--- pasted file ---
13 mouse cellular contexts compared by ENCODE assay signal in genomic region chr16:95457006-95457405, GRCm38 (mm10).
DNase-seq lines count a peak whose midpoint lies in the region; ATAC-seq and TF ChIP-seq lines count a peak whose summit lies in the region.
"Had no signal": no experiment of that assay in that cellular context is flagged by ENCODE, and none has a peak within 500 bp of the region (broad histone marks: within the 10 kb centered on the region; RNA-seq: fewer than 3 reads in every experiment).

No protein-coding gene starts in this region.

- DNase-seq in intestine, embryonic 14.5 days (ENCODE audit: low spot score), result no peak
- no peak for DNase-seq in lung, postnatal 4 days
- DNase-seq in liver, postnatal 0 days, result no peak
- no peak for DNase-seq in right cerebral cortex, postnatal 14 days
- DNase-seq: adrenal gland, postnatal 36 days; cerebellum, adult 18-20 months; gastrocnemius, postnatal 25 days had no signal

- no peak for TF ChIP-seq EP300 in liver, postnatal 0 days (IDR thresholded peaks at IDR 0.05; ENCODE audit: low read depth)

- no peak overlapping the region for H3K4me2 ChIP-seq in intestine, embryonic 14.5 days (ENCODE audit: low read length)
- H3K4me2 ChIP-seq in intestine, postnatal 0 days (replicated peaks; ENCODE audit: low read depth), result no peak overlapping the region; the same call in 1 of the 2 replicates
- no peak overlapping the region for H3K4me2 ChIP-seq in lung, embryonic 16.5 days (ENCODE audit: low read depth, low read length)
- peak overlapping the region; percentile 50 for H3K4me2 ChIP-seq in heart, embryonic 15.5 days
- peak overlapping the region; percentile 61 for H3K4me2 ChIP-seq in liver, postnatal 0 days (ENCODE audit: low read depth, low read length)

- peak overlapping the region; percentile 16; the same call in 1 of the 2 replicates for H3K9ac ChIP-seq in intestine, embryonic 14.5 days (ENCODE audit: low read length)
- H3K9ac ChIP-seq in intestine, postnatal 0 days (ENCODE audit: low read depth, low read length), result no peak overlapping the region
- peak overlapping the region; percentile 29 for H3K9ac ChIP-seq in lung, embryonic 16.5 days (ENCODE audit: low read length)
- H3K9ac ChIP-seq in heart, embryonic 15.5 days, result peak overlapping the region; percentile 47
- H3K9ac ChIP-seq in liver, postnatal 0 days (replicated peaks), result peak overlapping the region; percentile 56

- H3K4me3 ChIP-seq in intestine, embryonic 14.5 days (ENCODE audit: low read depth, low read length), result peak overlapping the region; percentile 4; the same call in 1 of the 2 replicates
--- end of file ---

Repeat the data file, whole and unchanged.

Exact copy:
13 mouse cellular contexts compared by ENCODE assay signal in genomic region chr16:95457006-95457405, GRCm38 (mm10).
DNase-seq lines count a peak whose midpoint lies in the region; ATAC-seq and TF ChIP-seq lines count a peak whose summit lies in the region.
"Had no signal": no experiment of that assay in that cellular context is flagged by ENCODE, and none has a peak within 500 bp of the region (broad histone marks: within the 10 kb centered on the region; RNA-seq: fewer than 3 reads in every experiment).

No protein-coding gene starts in this region.

- DNase-seq in intestine, embryonic 14.5 days (ENCODE audit: low spot score), result no peak
- no peak for DNase-seq in lung, postnatal 4 days
- DNase-seq in liver, postnatal 0 days, result no peak
- no peak for DNase-seq in right cerebral cortex, postnatal 14 days
- DNase-seq: adrenal gland, postnatal 36 days; cerebellum, adult 18-20 months; gastrocnemius, postnatal 25 days had no signal

- no peak for TF ChIP-seq EP300 in liver, postnatal 0 days (IDR thresholded peaks at IDR 0.05; ENCODE audit: low read depth)

- no peak overlapping the region for H3K4me2 ChIP-seq in intestine, embryonic 14.5 days (ENCODE audit: low read length)
- H3K4me2 ChIP-seq in intestine, postnatal 0 days (replicated peaks; ENCODE audit: low read depth), result no peak overlapping the region; the same call in 1 of the 2 replicates
- no peak overlapping the region for H3K4me2 ChIP-seq in lung, embryonic 16.5 days (ENCODE audit: low read depth, low read length)
- peak overlapping the region; percentile 50 for H3K4me2 ChIP-seq in heart, embryonic 15.5 days
- peak overlapping the region; percentile 61 for H3K4me2 ChIP-seq in liver, postnatal 0 days (ENCODE audit: low read depth, low read length)

- peak overlapping the region; percentile 16; the same call in 1 of the 2 replicates for H3K9ac ChIP-seq in intestine, embryonic 14.5 days (ENCODE audit: low read length)
- H3K9ac ChIP-seq in intestine, postnatal 0 days (ENCODE audit: low read depth, low read length), result no peak overlapping the region
- peak overlapping the region; percentile 29 for H3K9ac ChIP-seq in lung, embryonic 16.5 days (ENCODE audit: low read length)
- H3K9ac ChIP-seq in heart, embryonic 15.5 days, result peak overlapping the region; percentile 47
- H3K9ac ChIP-seq in liver, postnatal 0 days (replicated peaks), result peak overlapping the region; percentile 56

- H3K4me3 ChIP-seq in intestine, embryonic 14.5 days (ENCODE audit: low read depth, low read length), result peak overlapping the region; percentile 4; the same call in 1 of the 2 replicates